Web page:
Some believe the building of the Berlin Wall was inevitable. When it split the city into capitalist and communist sides in August 1961, a purported 20 per cent of East Germans had already deserted the GDR to seek a better life in the West. Thousands more walked, crawled and tunnelled their way to the West before the wall finally fell on 9 November 1989.
A quarter of a century on, an organisation called Berliner Unterwelten (Berlin Underworlds) allows visitors to relive those escapes. English-speaking guides offer a vivid realisation of the 20th century's longest conflict.
Our tour leader, Sîon, escorts us into a secret chamber underneath Berlin's Gesundbrunnen U-Bahn station. This underground station was the final stop in West Berlin before the railway dipped into socialist East Berlin, then emerged back out into the West.
Sîon tells us that when the Berlin Wall was first constructed, early defectors included the U-Bahn border guards. Soon enough, East German civilians were also jogging along the tracks to freedom. So, the underground line was snipped in two and only a huge payment of Deutschmarks reopened it. Trains subsequently rattled through guarded ghost stations without stopping. Some West Berliners passing through socialist territory would taunt the guards by lobbing bananas – luxuries unobtainable in the East – on to the deserted platform. The decadent fruit would be left until an East German Stasi (secret police) officer with special access retrieved it. The bananas would then be sold in the state police shop.
To secure against more defections, the Stasi extended the Wall underground. It's this series of grates, traps and electrified partitions that Sîon shows us next.
To add to the tension, our group is directed further underground through a series of tunnels. They're pitch black. Only luminous paint marks the way. Cold War remnants litter the route – a nuclear isolation suit here, an escape notice there. This dark, smelly underworld formed the next crossing point; if the U-Bahn tunnel was closed to civilian traffic, there were always the sewers.
East German officials may not have believed their workers' paradise was so bad as to warrant such a Shawshank Redemption-style escape. But it was. Apart from a lack of basic commodities, long working hours, low pay, controlled education and wider censorship, people also lived under the gaze of some 180,000 police informers.
Next we're guided into a cellar that explains the final version of the "Anti-Fascist Protection Rampart", as the wall was officially known in the East. By 1965 it was fully concrete. By 1980 it featured beds of nails, more than 100 watchtowers and "Czech hedgehog" anti-tank obstacles.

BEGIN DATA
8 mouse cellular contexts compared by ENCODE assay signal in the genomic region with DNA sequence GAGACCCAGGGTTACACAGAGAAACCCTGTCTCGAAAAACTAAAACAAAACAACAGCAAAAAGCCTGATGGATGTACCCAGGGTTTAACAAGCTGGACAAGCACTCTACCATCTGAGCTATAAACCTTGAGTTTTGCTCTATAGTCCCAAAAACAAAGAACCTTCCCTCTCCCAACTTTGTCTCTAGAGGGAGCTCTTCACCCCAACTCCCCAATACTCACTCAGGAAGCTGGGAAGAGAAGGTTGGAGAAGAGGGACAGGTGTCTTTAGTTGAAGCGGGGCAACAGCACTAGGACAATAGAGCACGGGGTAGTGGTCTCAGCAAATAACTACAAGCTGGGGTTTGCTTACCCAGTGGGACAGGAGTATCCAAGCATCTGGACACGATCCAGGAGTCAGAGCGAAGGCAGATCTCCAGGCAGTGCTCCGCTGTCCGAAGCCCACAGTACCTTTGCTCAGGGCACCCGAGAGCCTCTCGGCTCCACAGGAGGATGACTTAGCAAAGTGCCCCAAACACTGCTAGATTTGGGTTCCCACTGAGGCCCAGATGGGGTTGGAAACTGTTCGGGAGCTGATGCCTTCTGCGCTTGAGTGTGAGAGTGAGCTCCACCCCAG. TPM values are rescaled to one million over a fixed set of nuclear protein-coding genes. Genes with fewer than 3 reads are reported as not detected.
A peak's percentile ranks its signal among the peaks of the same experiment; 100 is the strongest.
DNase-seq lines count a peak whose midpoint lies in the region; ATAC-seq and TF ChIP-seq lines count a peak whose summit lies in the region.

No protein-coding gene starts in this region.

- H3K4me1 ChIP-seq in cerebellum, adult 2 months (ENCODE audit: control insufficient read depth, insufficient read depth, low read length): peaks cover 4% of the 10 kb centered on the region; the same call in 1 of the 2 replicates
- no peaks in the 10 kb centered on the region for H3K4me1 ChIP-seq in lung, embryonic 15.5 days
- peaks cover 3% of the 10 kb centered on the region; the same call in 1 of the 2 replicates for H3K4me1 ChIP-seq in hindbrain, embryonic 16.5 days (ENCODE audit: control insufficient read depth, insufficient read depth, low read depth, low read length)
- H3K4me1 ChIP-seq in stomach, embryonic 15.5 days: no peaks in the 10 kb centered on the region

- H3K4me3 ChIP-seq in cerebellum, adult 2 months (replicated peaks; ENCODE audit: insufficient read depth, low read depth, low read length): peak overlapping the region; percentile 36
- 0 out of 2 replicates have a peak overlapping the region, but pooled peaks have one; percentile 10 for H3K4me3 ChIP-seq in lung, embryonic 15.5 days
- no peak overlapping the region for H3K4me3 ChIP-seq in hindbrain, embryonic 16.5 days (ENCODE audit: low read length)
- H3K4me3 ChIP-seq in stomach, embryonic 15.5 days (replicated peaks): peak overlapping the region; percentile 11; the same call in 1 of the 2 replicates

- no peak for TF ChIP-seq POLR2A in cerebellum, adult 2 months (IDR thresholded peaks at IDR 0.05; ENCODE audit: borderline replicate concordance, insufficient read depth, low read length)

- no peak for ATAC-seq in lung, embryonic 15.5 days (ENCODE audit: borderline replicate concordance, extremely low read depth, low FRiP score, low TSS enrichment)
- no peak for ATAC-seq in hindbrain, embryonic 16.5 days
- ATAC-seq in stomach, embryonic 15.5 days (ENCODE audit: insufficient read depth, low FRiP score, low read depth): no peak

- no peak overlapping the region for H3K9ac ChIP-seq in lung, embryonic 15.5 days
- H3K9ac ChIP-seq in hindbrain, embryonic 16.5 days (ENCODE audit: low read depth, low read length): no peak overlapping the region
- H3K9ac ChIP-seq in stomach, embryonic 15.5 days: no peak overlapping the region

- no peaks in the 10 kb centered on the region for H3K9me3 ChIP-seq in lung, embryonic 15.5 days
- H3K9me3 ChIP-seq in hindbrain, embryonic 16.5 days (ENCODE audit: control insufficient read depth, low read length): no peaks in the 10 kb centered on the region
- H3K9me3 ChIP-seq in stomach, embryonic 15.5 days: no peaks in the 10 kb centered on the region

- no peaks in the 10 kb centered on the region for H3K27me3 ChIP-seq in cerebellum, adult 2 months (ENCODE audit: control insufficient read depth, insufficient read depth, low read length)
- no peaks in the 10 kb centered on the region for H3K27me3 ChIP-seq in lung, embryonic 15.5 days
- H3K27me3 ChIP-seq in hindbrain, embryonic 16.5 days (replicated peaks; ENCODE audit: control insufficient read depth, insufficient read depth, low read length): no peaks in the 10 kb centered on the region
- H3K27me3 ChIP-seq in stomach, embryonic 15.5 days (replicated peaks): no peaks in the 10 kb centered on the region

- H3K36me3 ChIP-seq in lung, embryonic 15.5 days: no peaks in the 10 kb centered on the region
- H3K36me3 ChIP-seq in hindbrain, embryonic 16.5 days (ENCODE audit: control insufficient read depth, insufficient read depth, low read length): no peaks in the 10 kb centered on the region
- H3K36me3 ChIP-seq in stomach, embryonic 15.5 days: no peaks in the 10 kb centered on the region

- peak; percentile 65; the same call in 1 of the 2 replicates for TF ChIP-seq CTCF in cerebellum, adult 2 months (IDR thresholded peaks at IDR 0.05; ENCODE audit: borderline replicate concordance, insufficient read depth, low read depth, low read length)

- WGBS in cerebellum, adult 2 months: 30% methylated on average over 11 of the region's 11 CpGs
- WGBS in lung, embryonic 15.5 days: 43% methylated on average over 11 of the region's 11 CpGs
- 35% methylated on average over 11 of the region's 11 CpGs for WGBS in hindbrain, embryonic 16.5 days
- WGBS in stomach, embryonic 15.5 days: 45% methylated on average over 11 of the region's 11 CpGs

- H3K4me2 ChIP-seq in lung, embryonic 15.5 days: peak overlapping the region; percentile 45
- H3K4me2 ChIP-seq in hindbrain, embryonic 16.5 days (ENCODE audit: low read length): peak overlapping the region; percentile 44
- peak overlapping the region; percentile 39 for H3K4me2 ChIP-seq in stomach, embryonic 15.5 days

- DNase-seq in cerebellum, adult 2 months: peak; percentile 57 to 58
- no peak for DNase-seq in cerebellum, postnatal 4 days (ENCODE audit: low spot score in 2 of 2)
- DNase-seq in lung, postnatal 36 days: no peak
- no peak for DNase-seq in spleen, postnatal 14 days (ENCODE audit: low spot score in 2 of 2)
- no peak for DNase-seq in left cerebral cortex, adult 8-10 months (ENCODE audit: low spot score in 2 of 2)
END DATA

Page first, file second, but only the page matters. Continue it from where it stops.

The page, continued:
If you wanted to go under, you had to build your own tunnel. Thousands did so, most notably a retired group led by an 81-year-old man (the youngest tunneller was 59). But scores lost their lives digging, or were shot dead. It's a sobering thought, as we arrive blinking in the sunlight at Bernauer Strasse, site of the key Berlin Wall Memorial and just over the former border in East Berlin.
The 25th anniversary will thus be a celebration of freedom. On 9 November, an installation of illuminated balloons lining a 12km course of the former Berlin Wall will drift into the night air.
Better still for visitors, the Cold War legacy provides a wealth of culture. West Germany made sure that West Berlin was endowed with parks and theatres. The East Germans turned their half-capital into a pedestrian-friendly socialist showpiece. The united city has no fewer than 175 museums. That's two more than Paris.
The corruption and inequality of the East German system is best relived in the DDR Museum, where one section shows how the republic's "other half" lived. Inner-party cadres toured in Volvos, while two million workers drove half-plastic 600cc Trabants. But what would have happened if the Wall had held up? I join another of Berliner Unterwelten's English-language tours to find out. Back at Gesundbrunnen U-Bahn, we push through an unmarked platform door and into West Berlin's Cold War bunkers. Had nuclear war broken out – as it nearly did in 1983 when the USSR's early warning computer erroneously showed US nukes approaching – only 28,000 people would have found protection underground.
Our tour group passes through five scary air locks. Overlooked by unbreakable windows and protected by armoured doors, if too many escapees crowded the bunkers they could be shut out. With the threat of nuclear war on one side and the threat of crap cars on the other, Berlin is glad its tunnels are now a tourist destination. That's a fine reason to celebrate on 9 November.
Berlin's Tegel airport is served by BA (0844 493 0787; ba.com) from Heathrow, and Germanwings (0330 365 1918; germanwings.com) from Heathrow and Birmingham. EasyJet (0843 104 5000; easyjet.com) flies to Berlin Schönefeld from eight UK airports; and Ryanair (0871 246 0000; ryanair.com) from Stansted and East Midlands.
Railbookers (020 3327 2440; railbookers.com) has a three-night stay at the Hampton by Hilton Berlin City West for £359pp, B&B including rail travel from London St Pancras via Brussels.
Berliner Unterwelten: for a complete schedule of tours in English, see bit.ly/WallTour. The writer took the 90-minute Tour 3 (€10), Subways and Bunkers in the Cold War, and the two-hour Tour M (€13), Under the Berlin Wall. DDR Museum: Karl-Liebknecht Strasse 1 (00 49 30 847 123 731; ddr-museum.de). Open 10am-8pm daily (Saturdays to 10pm), entry €7.
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